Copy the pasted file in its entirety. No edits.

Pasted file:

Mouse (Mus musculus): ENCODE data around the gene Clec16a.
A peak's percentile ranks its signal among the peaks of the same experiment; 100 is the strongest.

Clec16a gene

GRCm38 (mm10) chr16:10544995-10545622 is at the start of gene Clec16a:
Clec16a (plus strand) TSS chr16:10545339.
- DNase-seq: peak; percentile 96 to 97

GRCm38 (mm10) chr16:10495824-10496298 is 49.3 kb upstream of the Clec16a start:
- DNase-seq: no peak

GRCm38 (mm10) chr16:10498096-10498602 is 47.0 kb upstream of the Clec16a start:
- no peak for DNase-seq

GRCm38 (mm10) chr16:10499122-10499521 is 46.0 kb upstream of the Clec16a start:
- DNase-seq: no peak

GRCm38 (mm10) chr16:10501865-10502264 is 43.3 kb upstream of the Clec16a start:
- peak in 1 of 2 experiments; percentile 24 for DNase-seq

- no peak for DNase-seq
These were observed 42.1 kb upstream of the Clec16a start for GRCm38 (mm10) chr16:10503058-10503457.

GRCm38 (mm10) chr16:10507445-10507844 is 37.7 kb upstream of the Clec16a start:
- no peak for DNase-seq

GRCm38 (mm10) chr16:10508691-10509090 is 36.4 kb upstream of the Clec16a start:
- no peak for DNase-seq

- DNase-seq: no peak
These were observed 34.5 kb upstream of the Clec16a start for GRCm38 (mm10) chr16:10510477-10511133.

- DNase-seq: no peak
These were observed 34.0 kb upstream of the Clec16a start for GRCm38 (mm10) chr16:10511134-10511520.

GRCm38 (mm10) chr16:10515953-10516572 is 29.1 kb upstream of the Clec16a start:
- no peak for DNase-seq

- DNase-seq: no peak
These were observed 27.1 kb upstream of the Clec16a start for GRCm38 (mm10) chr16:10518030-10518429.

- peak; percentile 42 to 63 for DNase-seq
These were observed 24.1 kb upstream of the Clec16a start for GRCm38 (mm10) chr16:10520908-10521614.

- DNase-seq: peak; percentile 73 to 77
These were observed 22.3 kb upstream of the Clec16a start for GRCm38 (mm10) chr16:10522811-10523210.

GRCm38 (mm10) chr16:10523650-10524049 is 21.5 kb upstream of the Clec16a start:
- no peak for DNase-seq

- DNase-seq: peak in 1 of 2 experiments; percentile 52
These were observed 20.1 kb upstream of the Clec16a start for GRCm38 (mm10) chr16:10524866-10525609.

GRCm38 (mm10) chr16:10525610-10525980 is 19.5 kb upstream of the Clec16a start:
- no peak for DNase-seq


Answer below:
Mouse (Mus musculus): ENCODE data around the gene Clec16a.
A peak's percentile ranks its signal among the peaks of the same experiment; 100 is the strongest.

Clec16a gene

GRCm38 (mm10) chr16:10544995-10545622 is at the start of gene Clec16a:
Clec16a (plus strand) TSS chr16:10545339.
- DNase-seq: peak; percentile 96 to 97

GRCm38 (mm10) chr16:10495824-10496298 is 49.3 kb upstream of the Clec16a start:
- DNase-seq: no peak

GRCm38 (mm10) chr16:10498096-10498602 is 47.0 kb upstream of the Clec16a start:
- no peak for DNase-seq

GRCm38 (mm10) chr16:10499122-10499521 is 46.0 kb upstream of the Clec16a start:
- DNase-seq: no peak

GRCm38 (mm10) chr16:10501865-10502264 is 43.3 kb upstream of the Clec16a start:
- peak in 1 of 2 experiments; percentile 24 for DNase-seq

- no peak for DNase-seq
These were observed 42.1 kb upstream of the Clec16a start for GRCm38 (mm10) chr16:10503058-10503457.

GRCm38 (mm10) chr16:10507445-10507844 is 37.7 kb upstream of the Clec16a start:
- no peak for DNase-seq

GRCm38 (mm10) chr16:10508691-10509090 is 36.4 kb upstream of the Clec16a start:
- no peak for DNase-seq

- DNase-seq: no peak
These were observed 34.5 kb upstream of the Clec16a start for GRCm38 (mm10) chr16:10510477-10511133.

- DNase-seq: no peak
These were observed 34.0 kb upstream of the Clec16a start for GRCm38 (mm10) chr16:10511134-10511520.

GRCm38 (mm10) chr16:10515953-10516572 is 29.1 kb upstream of the Clec16a start:
- no peak for DNase-seq

- DNase-seq: no peak
These were observed 27.1 kb upstream of the Clec16a start for GRCm38 (mm10) chr16:10518030-10518429.

- peak; percentile 42 to 63 for DNase-seq
These were observed 24.1 kb upstream of the Clec16a start for GRCm38 (mm10) chr16:10520908-10521614.

- DNase-seq: peak; percentile 73 to 77
These were observed 22.3 kb upstream of the Clec16a start for GRCm38 (mm10) chr16:10522811-10523210.

GRCm38 (mm10) chr16:10523650-10524049 is 21.5 kb upstream of the Clec16a start:
- no peak for DNase-seq

- DNase-seq: peak in 1 of 2 experiments; percentile 52
These were observed 20.1 kb upstream of the Clec16a start for GRCm38 (mm10) chr16:10524866-10525609.

GRCm38 (mm10) chr16:10525610-10525980 is 19.5 kb upstream of the Clec16a start:
- no peak for DNase-seq